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To begin editing privileges in MySQL, you must first login to your server and then connect to the mysql client. Typically you’ll want to connect with root or whichever account is your primary, initial ‘super user’ account that has full access throughout the entire MySQL installation.

Typically the root user will have been assigned an authentication password when MySQL was installed, but if that is not the case, you should take steps to up your security by adding root passwords as illustrated in the official documentation.

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For this example, we’ll assume root is the primary MySQL account. To begin using the MySQL Command-Line Tool (mysqlcli), connect to your server as the root user, then issue the mysql command:

$ mysql
Welcome to the MySQL monitor.  Commands end with ; or \g.
Your MySQL connection id is 112813
Server version: 5.5.43-0ubuntu0.14.04.1 (Ubuntu)

If successful, you’ll see some output about your MySQL connection and be facing down the mysql prompt.

Note: In the event that you’re unable to connect directly to the server as the root user before connecting to mysql, you can specify the user you wish to connect as by adding the --user= flag:

$ mysql --user=username

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Now that you are at the mysqlcli prompt, you need only issue the GRANT command with the necessary options to apply the appropriate permissions.

Privilege types

The GRANT command is capable of applying a wide variety of privileges, everything from the ability to CREATE tables and databases, read or write FILES, and even SHUTDOWN the server. There are a wide range of flags and options available to the command, so you may wish to familiarize yourself with what GRANT can actually do by browsing through the official documentation.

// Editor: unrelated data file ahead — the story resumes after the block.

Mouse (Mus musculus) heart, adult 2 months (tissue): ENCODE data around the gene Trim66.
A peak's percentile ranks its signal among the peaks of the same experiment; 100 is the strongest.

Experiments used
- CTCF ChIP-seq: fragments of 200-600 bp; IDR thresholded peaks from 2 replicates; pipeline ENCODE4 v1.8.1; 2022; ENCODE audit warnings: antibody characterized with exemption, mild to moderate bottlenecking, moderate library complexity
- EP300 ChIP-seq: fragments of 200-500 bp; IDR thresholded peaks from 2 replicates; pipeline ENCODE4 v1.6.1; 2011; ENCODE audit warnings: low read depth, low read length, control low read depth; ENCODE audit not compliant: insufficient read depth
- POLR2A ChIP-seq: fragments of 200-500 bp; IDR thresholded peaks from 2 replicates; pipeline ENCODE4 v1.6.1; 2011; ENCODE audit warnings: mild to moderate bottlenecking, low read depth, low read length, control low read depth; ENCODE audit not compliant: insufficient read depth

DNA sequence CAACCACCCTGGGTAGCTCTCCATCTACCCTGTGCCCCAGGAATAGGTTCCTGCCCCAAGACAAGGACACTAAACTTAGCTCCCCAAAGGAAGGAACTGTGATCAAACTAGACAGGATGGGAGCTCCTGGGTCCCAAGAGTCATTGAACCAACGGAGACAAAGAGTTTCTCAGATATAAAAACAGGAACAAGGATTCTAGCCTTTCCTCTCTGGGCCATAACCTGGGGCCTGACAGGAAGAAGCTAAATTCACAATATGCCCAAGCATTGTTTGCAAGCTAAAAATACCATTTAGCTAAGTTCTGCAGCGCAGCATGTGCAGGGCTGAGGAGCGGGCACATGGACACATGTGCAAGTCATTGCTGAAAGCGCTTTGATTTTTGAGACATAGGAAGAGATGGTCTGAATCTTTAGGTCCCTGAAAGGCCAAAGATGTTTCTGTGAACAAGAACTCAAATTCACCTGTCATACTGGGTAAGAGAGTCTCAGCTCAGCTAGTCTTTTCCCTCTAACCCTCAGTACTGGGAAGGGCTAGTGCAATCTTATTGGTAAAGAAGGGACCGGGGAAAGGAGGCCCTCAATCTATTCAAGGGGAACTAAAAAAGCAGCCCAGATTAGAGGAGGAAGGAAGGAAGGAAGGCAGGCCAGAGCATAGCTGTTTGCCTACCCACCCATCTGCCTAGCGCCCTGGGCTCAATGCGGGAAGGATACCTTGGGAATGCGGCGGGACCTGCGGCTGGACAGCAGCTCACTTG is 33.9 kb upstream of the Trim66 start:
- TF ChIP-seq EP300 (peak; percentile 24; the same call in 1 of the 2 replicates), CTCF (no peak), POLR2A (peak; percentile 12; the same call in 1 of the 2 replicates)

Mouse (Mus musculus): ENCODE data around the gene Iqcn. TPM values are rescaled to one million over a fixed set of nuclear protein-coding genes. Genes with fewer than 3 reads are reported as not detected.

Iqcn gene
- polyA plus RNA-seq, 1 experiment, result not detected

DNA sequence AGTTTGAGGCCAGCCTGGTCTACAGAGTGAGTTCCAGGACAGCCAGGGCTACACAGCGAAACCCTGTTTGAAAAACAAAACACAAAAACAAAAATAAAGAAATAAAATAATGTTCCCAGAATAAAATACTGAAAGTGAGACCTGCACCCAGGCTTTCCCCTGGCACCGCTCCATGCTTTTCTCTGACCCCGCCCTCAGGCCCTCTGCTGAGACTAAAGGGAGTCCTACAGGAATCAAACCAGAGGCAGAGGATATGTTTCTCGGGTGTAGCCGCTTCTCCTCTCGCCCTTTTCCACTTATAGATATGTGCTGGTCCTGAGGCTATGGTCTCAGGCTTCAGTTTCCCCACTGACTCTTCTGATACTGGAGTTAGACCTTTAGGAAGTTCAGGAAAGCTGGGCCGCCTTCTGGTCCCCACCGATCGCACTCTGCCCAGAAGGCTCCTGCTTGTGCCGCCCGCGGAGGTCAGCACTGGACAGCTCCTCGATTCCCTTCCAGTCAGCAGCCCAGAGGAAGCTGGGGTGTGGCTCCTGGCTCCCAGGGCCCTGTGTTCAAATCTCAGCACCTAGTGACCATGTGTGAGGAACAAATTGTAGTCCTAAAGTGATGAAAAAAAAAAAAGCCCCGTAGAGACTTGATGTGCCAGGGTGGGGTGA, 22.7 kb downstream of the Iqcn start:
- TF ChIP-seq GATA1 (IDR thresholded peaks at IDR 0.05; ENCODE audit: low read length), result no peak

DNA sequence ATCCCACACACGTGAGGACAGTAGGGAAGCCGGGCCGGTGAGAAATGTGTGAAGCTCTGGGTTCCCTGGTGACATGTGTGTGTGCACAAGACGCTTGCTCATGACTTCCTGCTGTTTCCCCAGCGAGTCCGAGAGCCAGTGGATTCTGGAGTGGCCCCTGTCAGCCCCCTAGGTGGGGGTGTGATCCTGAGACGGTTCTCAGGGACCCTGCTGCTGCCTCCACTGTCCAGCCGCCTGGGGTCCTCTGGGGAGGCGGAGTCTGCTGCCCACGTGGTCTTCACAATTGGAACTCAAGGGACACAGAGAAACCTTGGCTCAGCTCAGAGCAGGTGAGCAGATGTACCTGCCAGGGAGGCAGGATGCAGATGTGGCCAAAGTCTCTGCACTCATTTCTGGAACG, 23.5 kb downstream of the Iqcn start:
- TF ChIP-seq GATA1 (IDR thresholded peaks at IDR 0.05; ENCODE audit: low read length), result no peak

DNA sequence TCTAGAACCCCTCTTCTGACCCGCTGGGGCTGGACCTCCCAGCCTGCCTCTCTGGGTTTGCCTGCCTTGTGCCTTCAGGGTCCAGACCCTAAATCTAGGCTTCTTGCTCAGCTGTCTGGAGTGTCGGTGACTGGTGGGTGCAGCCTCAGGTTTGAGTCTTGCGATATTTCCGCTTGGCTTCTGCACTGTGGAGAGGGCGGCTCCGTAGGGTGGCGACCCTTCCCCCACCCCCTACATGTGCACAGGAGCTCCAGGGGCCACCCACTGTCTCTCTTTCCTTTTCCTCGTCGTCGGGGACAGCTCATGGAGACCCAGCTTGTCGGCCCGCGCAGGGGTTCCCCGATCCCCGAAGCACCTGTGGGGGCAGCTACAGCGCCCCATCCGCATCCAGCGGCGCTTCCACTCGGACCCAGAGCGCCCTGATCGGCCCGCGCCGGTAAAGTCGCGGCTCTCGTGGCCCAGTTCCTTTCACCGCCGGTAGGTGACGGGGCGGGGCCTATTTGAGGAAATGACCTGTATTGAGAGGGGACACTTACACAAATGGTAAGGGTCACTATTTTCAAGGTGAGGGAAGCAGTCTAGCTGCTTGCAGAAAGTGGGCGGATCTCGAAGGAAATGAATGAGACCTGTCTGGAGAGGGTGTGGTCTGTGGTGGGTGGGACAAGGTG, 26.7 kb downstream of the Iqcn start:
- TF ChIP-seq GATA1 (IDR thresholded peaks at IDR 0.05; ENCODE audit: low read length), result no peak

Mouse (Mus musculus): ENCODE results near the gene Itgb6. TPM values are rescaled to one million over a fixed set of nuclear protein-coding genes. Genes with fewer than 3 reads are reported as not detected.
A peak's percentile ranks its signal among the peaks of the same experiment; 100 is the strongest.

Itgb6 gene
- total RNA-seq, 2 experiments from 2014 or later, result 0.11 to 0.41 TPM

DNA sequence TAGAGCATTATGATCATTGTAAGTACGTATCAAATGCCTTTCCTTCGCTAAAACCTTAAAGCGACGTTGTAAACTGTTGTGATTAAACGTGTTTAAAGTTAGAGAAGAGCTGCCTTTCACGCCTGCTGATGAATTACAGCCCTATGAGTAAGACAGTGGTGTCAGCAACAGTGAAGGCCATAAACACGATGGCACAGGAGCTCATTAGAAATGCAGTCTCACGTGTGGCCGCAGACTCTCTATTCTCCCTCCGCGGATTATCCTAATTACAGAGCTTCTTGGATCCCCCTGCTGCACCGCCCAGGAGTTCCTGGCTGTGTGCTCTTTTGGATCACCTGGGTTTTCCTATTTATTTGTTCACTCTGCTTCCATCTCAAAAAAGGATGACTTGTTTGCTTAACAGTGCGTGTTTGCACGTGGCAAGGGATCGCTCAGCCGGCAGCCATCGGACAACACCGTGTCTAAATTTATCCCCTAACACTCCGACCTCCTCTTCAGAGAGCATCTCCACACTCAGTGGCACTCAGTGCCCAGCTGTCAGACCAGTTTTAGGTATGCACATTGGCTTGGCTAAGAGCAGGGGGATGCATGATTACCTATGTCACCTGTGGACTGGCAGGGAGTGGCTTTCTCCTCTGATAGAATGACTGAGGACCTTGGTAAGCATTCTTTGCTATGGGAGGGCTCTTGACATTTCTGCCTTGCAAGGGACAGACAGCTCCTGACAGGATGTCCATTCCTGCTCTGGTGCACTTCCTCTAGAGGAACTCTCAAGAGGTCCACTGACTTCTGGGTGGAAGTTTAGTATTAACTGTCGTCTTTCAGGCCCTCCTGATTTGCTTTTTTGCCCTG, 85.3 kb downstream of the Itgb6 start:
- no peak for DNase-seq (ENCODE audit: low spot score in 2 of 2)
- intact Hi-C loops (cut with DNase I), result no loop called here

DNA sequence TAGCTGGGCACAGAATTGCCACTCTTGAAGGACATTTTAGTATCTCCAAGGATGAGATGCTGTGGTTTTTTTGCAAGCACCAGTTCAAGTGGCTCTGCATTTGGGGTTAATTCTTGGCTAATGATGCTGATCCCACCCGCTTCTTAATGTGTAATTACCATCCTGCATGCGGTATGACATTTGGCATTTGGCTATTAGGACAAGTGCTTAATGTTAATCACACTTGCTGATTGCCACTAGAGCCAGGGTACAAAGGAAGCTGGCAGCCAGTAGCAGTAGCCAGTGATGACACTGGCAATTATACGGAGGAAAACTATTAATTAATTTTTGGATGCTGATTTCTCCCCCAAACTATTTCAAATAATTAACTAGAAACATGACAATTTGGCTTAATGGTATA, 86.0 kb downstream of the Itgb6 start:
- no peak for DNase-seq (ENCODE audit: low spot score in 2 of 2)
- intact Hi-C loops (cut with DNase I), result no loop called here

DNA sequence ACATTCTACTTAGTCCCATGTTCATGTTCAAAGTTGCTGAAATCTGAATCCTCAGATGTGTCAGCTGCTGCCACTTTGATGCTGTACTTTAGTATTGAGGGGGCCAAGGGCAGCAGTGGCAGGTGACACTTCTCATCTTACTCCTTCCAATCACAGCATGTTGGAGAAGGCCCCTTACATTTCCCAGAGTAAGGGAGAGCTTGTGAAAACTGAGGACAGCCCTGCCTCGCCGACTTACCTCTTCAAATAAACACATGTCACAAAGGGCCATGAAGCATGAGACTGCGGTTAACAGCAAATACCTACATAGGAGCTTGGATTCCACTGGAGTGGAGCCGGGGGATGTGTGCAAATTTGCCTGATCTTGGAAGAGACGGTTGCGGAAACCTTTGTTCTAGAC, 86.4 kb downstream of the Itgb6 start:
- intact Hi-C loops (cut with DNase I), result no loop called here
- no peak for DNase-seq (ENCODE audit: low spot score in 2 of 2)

Database-specific privileges

In most cases, you’ll be granting privileges to MySQL users based on the particular database that account should have access to. It is common practice, for example, for each unique MySQL database on a server to have its own unique user associated with it, such that only one single user has authentication access to one single database and vice-versa.

To GRANT ALL privileges to a user, allowing that user full control over a specific database, use the following syntax:

mysql> GRANT ALL PRIVILEGES ON database_name.* TO 'username'@'localhost';

With that command, we’ve told MySQL to:

  • GRANT the PRIVILEGES of type ALL (thus everything of course). Note: Most modern MySQL installations do not require the optional PRIVILEGES keyword.
  • These privileges are for database_name and it applies to all tables of that database, which is indicated by the .* that follows.
  • These privileges are assigned to username when that username is connected through locally, as specified by @'localhost'. To specify any valid host, replace 'localhost' with '%'.

Rather than providing all privileges to the entire database, perhaps you want to give the tolkien user only the ability to read data (SELECT) from the authors table of the books database. That would be easily accomplished like so:

mysql> GRANT ALL PRIVILEGES ON books.authors  TO 'tolkien'@'localhost';

Creating another Super User

While not particularly secure, in some cases you may wish to create another ‘super user’, that has ALL privileges across ALL databases on the server. That can be performed similar to above, but by replacing the database_name with the wildcard asterisk:

mysql> GRANT ALL PRIVILEGES ON *.* TO 'tolkien'@'%';

Now tolkien has the same privileges as the default root account, beware!

Saving your changes

As a final step following any updates to the user privileges, be sure to save the changes by issuing the FLUSH PRIVILEGES command from the mysql prompt:

Query OK, 0 rows affected (0.01 sec)

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